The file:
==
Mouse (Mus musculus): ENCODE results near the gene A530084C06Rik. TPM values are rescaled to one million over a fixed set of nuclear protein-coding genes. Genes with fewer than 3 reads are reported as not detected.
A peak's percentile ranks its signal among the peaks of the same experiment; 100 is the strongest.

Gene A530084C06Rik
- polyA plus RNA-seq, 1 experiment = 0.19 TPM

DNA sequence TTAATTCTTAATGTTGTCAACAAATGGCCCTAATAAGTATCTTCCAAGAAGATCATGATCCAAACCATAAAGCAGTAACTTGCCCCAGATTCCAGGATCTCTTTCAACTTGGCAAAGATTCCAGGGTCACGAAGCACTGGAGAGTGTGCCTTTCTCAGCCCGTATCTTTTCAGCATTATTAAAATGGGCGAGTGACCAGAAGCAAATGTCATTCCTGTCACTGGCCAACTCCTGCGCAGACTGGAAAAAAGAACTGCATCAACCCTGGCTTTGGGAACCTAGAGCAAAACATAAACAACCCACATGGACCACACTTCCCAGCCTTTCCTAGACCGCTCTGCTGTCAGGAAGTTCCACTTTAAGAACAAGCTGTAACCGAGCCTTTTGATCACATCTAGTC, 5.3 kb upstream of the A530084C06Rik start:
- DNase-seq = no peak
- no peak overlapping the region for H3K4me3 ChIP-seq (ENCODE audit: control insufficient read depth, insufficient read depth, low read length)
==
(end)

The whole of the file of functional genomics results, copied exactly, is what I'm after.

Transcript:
Mouse (Mus musculus): ENCODE results near the gene A530084C06Rik. TPM values are rescaled to one million over a fixed set of nuclear protein-coding genes. Genes with fewer than 3 reads are reported as not detected.
A peak's percentile ranks its signal among the peaks of the same experiment; 100 is the strongest.

Gene A530084C06Rik
- polyA plus RNA-seq, 1 experiment = 0.19 TPM

DNA sequence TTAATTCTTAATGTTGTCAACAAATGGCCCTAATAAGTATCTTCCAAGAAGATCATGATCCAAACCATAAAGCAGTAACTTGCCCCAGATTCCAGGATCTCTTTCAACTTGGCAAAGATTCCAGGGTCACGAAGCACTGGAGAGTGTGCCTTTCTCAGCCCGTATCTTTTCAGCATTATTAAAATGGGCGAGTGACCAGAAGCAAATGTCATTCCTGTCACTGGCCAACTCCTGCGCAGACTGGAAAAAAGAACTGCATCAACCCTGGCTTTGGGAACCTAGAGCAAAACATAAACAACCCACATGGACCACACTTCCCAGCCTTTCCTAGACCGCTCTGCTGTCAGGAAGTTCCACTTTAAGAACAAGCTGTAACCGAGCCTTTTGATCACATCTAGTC, 5.3 kb upstream of the A530084C06Rik start:
- DNase-seq = no peak
- no peak overlapping the region for H3K4me3 ChIP-seq (ENCODE audit: control insufficient read depth, insufficient read depth, low read length)